But without question, competition is increasing for people’s shrinking free time and attention. And more and more new museums and attractions of all kinds continue to open, many of whom make no commitment to authentic or real objects whatsoever. In Salt Lake City, a brand new museum boasts on its website “With more than 400 interactive experiences, you can choose a new adventure each time you visit!” This organization calls itself a museum, yet there is not a single authentic object in the entire building. And people think it’s awesome! When families in my community wake up on Saturday morning and think about what they should do that day, they have more choices than ever before and my institution has increasing competition, every day.
The point is our audiences’ ideas of what is and isn’t a museum, of what is or isn’t a good museum worthy of their time, money and attention, are becoming increasingly blurred and expansive. As leaders of art museums, we can choose to remain smug and aloof on this point, believing that the authentic object and the curator’s eye will get us to the other side—but what if it doesn’t? We need to do a better job of explaining why we collect and exhibit authentic objects. We need to communicate more effectively why these objects matter, or should matter, to us as individuals and to society as a whole. Objects don’t speak for themselves—that’s our job, our responsibility. We must strive to connect people to our amazing collections in thoughtful ways – that’s the role and work of our institutions – but in ways that matter to our visitors.
This brings me to my last point: creating a culture of collaboration in our institutions in order to serve our audiences’ needs more effectively. We use that word—collaboration—a lot, but what exactly do we mean by it? We cannot create what we cannot explain and articulate to our staff and to our boards. As museum leaders, we need to articulate explicitly to everyone on staff the values and expectations that underlie our work. No one gets a pass. We have to communicate this and we have to hold people accountable: curators; educators; finance, marketing and PR people; our fundraisers; digital media creators – all need to understand the priorities and purposes of our exhibitions and programs with the goal of creating amazing work that will have the deepest or broadest impact and relevance for our audiences.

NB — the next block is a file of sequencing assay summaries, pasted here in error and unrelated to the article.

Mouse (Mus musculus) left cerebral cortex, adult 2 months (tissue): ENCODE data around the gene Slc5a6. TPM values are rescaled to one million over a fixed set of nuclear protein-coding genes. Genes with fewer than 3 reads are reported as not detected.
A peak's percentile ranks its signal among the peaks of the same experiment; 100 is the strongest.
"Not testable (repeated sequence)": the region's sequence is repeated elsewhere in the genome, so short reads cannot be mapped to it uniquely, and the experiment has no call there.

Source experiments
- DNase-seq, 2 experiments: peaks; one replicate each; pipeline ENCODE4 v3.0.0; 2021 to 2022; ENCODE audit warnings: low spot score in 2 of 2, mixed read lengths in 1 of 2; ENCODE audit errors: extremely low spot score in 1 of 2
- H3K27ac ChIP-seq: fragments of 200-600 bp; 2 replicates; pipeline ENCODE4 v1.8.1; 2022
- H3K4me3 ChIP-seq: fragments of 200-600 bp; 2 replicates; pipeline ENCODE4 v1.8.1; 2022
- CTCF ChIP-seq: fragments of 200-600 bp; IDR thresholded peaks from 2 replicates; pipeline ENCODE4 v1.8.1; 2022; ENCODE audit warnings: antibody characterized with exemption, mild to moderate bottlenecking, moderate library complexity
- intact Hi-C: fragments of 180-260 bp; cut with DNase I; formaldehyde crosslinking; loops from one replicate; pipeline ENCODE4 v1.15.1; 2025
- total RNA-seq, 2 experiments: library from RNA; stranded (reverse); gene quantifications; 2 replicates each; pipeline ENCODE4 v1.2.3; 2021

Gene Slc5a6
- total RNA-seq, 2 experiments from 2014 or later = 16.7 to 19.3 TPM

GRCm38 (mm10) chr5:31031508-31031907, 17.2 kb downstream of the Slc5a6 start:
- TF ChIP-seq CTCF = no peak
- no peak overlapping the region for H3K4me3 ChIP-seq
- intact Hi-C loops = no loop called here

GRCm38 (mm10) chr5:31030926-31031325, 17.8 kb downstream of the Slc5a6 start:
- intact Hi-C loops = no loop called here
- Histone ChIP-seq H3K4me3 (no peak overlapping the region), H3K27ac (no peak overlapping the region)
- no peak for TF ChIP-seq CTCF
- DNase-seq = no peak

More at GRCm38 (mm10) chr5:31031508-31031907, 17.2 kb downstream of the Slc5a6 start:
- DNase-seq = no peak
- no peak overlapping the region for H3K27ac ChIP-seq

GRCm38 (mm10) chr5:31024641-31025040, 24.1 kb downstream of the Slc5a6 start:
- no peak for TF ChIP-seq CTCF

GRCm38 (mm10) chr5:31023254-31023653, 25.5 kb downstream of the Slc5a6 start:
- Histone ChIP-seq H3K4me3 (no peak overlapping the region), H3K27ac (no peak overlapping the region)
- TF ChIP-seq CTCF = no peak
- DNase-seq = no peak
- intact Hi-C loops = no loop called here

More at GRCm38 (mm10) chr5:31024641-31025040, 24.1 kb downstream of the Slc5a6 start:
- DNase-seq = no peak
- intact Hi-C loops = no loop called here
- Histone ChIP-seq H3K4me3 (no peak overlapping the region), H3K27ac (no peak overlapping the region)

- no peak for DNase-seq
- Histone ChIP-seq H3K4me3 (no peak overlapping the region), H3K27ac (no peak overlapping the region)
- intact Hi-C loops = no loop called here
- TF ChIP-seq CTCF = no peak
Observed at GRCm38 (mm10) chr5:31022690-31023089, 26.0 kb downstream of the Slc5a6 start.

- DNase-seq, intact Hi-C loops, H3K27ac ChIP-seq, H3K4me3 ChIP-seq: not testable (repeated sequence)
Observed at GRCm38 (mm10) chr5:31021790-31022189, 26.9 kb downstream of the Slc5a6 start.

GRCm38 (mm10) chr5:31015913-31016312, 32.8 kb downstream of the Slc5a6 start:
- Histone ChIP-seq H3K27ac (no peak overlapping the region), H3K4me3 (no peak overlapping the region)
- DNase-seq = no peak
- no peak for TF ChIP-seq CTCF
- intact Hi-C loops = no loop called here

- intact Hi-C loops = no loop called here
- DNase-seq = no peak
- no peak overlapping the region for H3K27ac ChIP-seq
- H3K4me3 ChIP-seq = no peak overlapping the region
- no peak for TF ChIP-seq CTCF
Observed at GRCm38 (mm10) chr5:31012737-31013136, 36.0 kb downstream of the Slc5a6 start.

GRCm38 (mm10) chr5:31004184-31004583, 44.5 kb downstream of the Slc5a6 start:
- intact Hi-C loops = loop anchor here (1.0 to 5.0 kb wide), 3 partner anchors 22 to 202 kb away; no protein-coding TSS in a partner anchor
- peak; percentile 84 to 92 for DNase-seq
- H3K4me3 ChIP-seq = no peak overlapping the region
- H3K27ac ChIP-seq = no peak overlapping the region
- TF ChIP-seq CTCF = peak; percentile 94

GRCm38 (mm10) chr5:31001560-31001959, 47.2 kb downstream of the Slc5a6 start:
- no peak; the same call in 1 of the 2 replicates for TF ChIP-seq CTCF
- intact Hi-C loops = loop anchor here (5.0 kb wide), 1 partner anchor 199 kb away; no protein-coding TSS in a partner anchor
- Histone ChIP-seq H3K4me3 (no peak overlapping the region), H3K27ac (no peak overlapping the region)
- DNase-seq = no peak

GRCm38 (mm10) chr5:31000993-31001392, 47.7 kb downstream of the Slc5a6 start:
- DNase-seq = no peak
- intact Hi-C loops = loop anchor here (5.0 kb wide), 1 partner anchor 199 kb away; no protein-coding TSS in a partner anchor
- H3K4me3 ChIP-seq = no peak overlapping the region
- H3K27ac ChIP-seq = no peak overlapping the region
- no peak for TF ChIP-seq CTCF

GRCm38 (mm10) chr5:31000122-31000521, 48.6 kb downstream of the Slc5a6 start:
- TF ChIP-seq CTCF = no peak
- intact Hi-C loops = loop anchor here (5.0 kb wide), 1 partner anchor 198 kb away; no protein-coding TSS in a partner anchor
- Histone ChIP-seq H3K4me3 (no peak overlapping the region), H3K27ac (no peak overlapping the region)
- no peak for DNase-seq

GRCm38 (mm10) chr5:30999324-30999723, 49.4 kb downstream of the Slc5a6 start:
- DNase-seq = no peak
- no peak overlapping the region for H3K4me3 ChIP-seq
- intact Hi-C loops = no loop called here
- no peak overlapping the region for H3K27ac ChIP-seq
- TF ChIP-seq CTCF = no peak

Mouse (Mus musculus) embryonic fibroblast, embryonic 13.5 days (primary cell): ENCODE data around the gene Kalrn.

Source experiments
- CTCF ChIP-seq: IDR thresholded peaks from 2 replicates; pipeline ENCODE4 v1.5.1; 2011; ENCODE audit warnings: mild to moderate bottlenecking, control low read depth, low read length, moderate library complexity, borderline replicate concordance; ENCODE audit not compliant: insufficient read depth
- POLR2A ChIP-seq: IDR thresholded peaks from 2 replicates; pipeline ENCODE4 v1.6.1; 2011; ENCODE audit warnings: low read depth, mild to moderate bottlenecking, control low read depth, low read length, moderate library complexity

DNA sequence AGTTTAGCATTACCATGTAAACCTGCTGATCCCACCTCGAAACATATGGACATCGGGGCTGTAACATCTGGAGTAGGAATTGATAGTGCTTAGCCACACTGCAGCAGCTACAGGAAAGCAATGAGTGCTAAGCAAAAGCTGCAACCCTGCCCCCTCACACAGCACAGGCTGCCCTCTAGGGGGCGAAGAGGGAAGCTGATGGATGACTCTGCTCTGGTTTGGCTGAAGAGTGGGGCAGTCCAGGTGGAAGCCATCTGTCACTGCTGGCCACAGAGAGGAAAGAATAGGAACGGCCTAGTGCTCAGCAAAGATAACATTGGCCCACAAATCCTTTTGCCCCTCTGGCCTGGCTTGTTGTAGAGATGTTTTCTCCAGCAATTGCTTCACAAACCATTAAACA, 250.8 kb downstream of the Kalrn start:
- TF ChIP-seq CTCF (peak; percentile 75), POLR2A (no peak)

As for curators and educators – could it be that in the very near future the traditional skill sets of these key staff positions will become increasingly blended? Is there a new model we could think about here? I admire museum educators who think and work in many ways like curators – with a deep knowledge and love of art. And some of my favorite curators are people who think and work in many ways as educators, with an informed understanding of our audiences’ needs and a desire to make their exhibitions and installations thoughtfully accessible. The curator’s research, knowledge, creativity, and vision, together with the educator’s innovation, knowledge, creativity, and passion, will take us where we need to go.
In closing, for me, the magic of the museum is that it uses amazing works of art to create opportunities for dialogue, interaction, and introspection.
As we think about museum education, about learning in museums, and about the future of our institutions, we must recognize the rapidly changing demographics of our communities, the quickly shifting world of technology that surrounds us, and the increasing competition for our visitors’ time and attention. We would be foolish to believe that maintaining the status quo will allow us to be relevant to the lives of the people we strive to serve. I am sure all of us deeply believe in art museums, and we have spent many years trying to make them better, smarter, and more user-friendly. But that’s not good enough. It is our responsibility to find ways to inspire participation and engagement and to ensure that the museum remains meaningful and relevant to the communities we serve.
Twenty years have passed since the question was raised at that conference “Who wants to be the director of an art museum?” Without hesitation, I can say that I do.
The author wishes to thank these wonderful people: Lori Fogarty, Monty Paret, Allison Perkins, Bonnie Pitman, Danielle Rice, Marla Shoemaker, Jackie Terrassa.
Image of Gretchen Dietrich by Cris Baczek